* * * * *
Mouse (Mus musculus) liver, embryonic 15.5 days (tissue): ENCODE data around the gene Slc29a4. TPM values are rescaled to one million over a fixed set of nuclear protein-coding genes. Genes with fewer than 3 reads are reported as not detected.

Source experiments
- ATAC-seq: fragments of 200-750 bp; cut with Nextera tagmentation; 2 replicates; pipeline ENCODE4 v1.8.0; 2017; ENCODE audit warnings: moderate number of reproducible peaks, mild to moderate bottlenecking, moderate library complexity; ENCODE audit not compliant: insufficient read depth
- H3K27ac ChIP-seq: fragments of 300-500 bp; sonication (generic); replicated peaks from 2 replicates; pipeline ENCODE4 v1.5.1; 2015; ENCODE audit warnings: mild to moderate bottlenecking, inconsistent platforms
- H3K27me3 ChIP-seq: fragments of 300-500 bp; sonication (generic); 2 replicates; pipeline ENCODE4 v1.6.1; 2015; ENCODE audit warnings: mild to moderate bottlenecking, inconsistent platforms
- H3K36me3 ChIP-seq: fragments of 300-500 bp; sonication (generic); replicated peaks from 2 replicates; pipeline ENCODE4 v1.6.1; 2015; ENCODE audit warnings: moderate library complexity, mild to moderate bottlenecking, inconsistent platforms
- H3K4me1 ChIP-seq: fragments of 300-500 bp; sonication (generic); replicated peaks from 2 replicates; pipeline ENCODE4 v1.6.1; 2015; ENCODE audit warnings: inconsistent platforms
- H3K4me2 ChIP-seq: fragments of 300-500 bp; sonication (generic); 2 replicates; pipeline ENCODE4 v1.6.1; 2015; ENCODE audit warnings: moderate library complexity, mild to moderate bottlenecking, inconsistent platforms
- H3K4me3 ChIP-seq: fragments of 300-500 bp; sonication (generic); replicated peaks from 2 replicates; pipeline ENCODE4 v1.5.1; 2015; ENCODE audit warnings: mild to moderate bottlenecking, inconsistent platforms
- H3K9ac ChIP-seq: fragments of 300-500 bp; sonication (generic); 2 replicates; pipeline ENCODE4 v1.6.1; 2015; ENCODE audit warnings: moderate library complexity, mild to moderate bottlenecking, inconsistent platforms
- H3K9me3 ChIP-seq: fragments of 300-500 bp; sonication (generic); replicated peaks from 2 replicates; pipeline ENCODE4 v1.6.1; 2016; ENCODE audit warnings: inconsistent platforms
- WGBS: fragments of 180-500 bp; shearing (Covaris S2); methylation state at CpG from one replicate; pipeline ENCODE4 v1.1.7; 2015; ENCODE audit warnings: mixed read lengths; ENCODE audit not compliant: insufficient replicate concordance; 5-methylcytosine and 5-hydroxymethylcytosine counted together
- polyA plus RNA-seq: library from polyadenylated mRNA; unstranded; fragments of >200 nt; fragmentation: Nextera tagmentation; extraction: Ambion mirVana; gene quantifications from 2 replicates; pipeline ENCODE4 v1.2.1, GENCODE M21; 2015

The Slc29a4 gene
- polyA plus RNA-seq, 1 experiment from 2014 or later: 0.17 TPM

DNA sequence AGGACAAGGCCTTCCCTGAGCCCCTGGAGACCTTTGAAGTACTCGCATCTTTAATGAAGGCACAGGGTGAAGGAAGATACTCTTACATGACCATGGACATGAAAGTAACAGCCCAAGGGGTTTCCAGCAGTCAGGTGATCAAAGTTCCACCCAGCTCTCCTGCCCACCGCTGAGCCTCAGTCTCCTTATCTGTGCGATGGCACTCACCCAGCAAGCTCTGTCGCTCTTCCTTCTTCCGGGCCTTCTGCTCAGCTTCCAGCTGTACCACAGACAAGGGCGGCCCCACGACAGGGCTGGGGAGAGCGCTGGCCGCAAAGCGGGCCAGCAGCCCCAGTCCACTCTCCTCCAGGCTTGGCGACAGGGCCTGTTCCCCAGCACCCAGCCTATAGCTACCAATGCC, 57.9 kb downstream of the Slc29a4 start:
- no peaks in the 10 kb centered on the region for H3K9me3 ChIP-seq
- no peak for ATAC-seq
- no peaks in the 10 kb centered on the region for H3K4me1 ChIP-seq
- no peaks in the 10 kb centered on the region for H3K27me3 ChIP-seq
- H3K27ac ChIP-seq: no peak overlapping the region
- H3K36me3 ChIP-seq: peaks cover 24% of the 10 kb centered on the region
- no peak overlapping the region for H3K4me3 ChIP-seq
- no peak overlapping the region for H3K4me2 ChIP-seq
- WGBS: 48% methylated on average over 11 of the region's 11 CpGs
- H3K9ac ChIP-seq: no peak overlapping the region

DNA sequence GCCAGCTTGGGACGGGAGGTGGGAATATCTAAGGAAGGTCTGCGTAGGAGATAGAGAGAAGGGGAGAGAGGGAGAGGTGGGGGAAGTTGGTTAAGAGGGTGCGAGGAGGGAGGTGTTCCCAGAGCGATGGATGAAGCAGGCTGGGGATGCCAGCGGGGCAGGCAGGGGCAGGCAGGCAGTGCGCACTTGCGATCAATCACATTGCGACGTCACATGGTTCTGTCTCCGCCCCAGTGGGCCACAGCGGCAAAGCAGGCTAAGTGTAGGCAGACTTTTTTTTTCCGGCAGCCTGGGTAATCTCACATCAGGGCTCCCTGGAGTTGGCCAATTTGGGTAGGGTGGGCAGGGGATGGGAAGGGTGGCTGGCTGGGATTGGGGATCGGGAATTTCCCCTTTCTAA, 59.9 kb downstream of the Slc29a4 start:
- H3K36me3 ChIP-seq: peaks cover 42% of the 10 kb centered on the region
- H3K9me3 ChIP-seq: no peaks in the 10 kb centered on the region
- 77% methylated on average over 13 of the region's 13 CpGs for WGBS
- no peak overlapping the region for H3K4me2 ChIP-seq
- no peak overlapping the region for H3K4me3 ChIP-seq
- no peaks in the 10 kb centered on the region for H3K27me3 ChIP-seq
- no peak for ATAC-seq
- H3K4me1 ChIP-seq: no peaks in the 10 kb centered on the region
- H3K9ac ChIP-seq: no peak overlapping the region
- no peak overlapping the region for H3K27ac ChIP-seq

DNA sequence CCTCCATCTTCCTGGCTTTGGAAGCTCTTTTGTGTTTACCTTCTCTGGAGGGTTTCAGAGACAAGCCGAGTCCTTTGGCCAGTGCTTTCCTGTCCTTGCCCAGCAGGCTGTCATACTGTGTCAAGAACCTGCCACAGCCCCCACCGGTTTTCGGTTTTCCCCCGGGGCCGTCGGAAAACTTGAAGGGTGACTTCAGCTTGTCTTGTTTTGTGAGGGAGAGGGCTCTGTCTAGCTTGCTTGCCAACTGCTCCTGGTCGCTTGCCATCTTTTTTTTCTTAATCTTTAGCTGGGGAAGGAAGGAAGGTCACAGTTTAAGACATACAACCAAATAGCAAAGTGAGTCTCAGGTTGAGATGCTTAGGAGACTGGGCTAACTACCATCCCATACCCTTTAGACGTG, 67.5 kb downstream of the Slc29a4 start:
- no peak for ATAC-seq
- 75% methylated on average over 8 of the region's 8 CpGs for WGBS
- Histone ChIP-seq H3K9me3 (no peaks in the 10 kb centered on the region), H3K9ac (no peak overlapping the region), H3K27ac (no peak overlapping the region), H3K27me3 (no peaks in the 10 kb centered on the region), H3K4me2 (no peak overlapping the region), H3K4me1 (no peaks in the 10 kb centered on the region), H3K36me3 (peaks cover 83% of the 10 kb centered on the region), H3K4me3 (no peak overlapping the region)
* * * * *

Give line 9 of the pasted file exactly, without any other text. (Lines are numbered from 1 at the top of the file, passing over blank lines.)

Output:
- H3K4me3 ChIP-seq: fragments of 300-500 bp; sonication (generic); replicated peaks from 2 replicates; pipeline ENCODE4 v1.5.1; 2015; ENCODE audit warnings: mild to moderate bottlenecking, inconsistent platforms